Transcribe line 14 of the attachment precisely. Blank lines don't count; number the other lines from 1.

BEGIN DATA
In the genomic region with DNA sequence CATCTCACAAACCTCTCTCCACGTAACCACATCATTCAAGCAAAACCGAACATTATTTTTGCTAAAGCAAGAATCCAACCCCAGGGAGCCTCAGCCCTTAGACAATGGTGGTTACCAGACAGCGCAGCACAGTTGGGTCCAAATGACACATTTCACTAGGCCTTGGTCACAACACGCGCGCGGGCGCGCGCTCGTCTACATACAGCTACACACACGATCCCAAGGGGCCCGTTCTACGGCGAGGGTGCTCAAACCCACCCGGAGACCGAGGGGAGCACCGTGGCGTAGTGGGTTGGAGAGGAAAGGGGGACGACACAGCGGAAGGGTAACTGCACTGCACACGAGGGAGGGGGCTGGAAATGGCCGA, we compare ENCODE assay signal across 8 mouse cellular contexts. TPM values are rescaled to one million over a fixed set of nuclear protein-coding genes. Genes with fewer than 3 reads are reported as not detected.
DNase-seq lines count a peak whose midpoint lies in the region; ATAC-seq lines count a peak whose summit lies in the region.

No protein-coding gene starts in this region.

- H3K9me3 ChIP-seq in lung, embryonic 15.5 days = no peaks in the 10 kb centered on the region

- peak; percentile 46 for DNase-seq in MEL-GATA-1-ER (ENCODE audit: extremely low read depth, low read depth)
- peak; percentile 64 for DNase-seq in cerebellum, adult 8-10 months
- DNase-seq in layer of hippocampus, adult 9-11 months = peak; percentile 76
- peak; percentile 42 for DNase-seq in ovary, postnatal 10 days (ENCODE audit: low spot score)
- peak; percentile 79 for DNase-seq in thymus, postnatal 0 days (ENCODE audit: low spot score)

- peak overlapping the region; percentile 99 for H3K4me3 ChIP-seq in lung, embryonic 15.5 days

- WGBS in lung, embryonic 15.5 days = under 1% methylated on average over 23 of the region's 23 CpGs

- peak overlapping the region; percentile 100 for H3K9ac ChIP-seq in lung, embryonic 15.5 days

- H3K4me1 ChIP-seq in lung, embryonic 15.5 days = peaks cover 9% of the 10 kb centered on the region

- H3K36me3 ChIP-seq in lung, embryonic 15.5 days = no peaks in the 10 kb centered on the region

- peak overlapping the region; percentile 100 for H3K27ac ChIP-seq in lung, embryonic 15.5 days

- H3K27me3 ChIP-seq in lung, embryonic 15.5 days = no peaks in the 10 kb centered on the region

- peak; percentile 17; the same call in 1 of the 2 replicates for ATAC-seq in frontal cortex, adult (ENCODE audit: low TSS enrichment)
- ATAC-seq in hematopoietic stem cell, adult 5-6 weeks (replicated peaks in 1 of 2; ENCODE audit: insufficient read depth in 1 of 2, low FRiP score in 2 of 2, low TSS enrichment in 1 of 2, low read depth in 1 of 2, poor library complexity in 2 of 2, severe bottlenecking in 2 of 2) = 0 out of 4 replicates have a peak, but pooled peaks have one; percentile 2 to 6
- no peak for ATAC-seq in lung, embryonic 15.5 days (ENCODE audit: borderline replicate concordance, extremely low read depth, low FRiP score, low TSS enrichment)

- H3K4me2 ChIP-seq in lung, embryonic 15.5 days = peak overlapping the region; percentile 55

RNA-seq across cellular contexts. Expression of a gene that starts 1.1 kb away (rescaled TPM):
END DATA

- H3K36me3 ChIP-seq in lung, embryonic 15.5 days = no peaks in the 10 kb centered on the region